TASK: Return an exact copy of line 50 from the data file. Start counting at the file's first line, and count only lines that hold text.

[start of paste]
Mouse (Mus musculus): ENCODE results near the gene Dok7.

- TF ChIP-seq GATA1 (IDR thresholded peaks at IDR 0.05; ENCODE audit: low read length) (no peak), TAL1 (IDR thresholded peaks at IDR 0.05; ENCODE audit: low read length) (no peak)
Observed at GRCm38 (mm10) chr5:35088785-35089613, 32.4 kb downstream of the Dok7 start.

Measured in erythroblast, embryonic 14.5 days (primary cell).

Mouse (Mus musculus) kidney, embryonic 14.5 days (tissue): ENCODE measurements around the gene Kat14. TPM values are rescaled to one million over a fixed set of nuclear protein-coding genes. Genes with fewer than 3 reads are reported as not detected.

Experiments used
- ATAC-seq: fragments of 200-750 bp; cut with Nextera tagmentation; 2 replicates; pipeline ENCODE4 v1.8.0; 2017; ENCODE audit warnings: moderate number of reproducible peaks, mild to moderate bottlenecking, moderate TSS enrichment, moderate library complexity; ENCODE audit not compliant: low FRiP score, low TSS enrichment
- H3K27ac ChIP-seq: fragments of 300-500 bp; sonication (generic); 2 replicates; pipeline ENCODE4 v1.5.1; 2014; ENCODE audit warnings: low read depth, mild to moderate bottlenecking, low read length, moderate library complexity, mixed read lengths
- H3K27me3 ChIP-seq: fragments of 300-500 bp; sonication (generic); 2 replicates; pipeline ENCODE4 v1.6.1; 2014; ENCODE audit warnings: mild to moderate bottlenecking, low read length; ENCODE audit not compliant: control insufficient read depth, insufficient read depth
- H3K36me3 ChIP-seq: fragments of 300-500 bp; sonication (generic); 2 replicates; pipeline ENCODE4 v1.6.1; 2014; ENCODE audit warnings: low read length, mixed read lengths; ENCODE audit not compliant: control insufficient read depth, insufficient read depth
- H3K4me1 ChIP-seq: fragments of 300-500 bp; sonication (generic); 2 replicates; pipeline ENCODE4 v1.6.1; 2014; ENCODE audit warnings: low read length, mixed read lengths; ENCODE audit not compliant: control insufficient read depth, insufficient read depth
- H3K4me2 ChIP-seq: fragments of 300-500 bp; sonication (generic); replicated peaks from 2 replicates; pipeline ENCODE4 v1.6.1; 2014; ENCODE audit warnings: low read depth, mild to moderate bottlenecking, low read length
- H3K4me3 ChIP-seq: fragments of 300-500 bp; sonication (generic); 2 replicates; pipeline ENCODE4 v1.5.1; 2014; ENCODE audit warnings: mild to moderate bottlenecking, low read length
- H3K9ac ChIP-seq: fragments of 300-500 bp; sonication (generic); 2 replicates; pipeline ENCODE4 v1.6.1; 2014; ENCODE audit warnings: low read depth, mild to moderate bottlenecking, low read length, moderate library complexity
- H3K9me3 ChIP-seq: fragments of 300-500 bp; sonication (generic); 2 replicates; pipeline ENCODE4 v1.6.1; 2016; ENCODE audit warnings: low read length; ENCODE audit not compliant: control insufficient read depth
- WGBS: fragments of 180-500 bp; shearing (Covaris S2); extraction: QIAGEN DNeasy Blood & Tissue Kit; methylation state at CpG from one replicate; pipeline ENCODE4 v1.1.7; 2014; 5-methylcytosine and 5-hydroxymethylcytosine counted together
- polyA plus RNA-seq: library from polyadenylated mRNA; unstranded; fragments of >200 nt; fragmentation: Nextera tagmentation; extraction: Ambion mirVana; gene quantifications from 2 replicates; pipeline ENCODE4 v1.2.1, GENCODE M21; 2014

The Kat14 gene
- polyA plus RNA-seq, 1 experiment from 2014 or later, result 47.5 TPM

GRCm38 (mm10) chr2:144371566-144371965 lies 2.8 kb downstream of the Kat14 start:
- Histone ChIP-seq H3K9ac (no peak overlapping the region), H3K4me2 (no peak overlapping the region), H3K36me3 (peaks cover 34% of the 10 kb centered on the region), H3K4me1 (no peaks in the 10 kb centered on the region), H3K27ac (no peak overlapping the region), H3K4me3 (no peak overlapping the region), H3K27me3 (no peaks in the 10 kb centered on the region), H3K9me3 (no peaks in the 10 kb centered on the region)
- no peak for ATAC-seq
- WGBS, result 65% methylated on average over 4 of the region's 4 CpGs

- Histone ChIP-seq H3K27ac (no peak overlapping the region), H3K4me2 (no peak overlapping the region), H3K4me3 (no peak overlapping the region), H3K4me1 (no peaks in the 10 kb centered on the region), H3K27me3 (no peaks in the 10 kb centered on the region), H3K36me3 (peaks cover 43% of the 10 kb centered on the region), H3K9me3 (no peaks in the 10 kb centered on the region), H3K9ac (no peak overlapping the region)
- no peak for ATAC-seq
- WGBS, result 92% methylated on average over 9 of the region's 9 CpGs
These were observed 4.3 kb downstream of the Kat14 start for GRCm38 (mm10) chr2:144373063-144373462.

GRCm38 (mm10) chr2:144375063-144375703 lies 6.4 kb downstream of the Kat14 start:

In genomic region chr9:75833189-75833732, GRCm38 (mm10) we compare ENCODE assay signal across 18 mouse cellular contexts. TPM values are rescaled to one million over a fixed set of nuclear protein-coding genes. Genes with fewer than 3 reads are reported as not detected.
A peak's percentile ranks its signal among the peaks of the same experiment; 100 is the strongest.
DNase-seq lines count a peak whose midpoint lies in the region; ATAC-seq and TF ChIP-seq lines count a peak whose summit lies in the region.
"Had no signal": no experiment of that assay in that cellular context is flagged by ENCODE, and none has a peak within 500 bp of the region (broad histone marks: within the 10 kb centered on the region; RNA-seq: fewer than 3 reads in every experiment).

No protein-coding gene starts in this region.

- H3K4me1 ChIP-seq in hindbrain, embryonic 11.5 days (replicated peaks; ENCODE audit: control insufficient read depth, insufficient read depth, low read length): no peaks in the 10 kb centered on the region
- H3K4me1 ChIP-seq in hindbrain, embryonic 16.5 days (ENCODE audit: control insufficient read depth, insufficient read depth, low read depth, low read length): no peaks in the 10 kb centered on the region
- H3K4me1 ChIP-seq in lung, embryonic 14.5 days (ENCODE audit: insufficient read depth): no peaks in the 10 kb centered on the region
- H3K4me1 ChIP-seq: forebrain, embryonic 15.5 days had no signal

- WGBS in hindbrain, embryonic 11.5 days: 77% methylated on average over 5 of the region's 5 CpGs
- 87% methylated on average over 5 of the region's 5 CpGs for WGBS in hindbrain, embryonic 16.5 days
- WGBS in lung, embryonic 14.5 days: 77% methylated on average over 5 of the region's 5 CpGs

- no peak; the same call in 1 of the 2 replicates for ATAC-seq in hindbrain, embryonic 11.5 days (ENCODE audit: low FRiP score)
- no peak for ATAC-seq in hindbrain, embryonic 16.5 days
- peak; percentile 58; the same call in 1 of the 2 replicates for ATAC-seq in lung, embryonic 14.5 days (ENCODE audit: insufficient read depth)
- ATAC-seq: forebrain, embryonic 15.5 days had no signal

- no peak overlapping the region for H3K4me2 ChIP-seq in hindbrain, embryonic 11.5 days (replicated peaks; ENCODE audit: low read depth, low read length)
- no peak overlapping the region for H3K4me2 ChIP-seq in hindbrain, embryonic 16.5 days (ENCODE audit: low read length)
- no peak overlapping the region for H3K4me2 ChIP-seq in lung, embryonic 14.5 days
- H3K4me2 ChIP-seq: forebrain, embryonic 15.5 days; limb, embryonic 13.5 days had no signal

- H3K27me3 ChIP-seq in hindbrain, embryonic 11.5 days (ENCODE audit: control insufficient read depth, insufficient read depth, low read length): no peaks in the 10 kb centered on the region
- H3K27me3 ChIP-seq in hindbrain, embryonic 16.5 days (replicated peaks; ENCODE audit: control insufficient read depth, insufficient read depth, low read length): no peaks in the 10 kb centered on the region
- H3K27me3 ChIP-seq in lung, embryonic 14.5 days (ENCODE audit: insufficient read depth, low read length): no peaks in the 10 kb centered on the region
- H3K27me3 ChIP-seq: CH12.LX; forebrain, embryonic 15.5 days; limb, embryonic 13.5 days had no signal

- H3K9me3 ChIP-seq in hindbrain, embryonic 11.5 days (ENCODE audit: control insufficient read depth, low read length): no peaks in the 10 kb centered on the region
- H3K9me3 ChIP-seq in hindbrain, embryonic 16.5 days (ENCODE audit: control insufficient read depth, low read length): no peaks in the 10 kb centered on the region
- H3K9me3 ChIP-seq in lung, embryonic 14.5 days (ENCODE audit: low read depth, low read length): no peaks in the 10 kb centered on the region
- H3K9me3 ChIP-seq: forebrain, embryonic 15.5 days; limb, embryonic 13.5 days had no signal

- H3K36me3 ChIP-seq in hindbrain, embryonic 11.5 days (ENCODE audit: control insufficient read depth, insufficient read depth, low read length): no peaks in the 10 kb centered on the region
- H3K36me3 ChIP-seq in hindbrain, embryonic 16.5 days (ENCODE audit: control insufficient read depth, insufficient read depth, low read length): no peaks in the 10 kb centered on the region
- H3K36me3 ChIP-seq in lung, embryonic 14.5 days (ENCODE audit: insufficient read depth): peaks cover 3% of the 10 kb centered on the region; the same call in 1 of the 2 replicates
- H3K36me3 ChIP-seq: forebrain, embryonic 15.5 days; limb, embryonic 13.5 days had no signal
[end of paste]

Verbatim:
- H3K27me3 ChIP-seq in hindbrain, embryonic 16.5 days (replicated peaks; ENCODE audit: control insufficient read depth, insufficient read depth, low read length): no peaks in the 10 kb centered on the region